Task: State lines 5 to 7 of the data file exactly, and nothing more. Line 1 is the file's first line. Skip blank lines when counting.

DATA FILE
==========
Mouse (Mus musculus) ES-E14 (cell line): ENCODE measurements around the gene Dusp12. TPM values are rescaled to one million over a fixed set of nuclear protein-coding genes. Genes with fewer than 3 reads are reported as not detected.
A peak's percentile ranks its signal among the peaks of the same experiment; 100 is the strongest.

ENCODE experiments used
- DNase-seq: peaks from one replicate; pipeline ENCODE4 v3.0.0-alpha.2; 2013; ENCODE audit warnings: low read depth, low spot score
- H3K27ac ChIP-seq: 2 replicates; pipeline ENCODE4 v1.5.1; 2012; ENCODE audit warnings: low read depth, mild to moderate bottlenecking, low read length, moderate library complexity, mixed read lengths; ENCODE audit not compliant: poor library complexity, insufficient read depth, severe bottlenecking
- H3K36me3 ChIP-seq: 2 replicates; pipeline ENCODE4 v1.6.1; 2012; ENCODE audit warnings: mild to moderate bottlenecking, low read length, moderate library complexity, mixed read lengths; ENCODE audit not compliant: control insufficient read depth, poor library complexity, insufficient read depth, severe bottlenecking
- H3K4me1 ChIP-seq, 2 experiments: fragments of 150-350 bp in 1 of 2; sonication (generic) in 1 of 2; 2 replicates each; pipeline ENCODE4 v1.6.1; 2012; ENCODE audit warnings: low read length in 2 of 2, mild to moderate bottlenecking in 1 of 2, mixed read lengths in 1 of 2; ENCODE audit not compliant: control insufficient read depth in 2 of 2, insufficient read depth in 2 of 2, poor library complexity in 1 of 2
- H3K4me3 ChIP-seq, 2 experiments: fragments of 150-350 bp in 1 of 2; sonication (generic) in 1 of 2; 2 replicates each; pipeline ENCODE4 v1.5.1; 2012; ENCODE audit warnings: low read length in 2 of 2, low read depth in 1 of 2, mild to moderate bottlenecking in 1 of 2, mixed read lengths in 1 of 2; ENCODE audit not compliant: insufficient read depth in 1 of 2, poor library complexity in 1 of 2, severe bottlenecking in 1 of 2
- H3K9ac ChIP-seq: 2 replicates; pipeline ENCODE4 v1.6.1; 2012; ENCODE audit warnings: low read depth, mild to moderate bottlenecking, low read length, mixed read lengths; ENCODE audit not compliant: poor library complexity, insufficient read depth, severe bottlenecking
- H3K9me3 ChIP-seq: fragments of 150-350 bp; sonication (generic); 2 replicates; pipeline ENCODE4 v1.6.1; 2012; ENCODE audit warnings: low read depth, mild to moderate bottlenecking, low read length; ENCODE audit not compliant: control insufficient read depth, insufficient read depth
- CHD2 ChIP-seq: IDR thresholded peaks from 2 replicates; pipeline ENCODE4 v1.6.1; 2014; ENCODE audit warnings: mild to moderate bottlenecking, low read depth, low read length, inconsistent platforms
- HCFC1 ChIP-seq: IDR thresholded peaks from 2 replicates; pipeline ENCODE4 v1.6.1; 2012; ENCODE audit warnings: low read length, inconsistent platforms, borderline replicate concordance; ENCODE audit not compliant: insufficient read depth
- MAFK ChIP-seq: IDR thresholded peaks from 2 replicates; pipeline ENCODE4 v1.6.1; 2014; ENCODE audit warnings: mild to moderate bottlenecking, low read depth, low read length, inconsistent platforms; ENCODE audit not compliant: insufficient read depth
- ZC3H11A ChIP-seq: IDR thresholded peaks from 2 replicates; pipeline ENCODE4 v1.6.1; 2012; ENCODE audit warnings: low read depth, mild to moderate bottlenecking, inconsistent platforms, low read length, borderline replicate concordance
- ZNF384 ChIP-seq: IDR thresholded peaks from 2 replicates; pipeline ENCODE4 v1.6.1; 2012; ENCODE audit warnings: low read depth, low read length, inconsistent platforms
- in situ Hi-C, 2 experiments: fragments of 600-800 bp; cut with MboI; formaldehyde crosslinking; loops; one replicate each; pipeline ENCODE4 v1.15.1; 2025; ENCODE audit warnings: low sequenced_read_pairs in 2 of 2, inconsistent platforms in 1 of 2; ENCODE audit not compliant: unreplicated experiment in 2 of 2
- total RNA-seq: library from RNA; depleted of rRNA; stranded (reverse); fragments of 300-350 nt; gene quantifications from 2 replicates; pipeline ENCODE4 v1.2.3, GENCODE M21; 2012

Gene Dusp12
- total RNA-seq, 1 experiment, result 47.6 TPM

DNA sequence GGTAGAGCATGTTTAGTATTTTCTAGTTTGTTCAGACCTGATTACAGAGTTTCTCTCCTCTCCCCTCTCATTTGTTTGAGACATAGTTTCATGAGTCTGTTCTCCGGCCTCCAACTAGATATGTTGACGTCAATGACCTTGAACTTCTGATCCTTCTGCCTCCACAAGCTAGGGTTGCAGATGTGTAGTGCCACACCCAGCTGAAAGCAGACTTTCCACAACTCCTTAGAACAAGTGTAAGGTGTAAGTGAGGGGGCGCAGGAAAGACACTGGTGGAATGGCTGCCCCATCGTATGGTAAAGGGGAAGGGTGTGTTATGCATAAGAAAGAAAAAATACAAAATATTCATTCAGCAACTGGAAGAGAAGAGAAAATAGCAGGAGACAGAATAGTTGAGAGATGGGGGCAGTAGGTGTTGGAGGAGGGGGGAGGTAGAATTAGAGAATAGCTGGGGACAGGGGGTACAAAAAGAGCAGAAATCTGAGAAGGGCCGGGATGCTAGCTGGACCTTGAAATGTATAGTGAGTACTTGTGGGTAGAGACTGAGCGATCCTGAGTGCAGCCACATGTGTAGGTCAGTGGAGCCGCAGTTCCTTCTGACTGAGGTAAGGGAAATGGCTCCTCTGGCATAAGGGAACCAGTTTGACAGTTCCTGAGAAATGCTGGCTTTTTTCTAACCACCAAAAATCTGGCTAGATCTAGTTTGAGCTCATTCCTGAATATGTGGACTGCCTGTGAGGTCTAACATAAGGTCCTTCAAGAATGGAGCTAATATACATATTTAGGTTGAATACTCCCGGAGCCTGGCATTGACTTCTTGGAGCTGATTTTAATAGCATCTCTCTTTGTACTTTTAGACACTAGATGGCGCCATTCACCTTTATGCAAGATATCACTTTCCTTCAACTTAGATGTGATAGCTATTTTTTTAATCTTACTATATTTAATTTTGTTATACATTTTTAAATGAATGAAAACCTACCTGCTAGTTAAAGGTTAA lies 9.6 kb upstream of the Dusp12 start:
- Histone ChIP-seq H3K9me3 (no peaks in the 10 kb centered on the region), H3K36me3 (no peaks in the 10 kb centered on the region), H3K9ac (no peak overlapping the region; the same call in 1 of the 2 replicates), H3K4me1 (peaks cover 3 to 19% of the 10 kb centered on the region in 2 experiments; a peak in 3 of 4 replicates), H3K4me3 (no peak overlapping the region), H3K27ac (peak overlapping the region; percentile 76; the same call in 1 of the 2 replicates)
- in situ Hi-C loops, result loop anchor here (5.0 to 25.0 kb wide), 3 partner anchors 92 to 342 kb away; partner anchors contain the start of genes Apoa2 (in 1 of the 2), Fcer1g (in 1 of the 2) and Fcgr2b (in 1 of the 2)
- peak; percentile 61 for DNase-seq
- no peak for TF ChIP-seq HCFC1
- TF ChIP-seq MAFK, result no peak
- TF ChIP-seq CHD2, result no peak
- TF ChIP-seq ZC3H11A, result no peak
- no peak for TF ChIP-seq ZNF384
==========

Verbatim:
- H3K27ac ChIP-seq: 2 replicates; pipeline ENCODE4 v1.5.1; 2012; ENCODE audit warnings: low read depth, mild to moderate bottlenecking, low read length, moderate library complexity, mixed read lengths; ENCODE audit not compliant: poor library complexity, insufficient read depth, severe bottlenecking
- H3K36me3 ChIP-seq: 2 replicates; pipeline ENCODE4 v1.6.1; 2012; ENCODE audit warnings: mild to moderate bottlenecking, low read length, moderate library complexity, mixed read lengths; ENCODE audit not compliant: control insufficient read depth, poor library complexity, insufficient read depth, severe bottlenecking
- H3K4me1 ChIP-seq, 2 experiments: fragments of 150-350 bp in 1 of 2; sonication (generic) in 1 of 2; 2 replicates each; pipeline ENCODE4 v1.6.1; 2012; ENCODE audit warnings: low read length in 2 of 2, mild to moderate bottlenecking in 1 of 2, mixed read lengths in 1 of 2; ENCODE audit not compliant: control insufficient read depth in 2 of 2, insufficient read depth in 2 of 2, poor library complexity in 1 of 2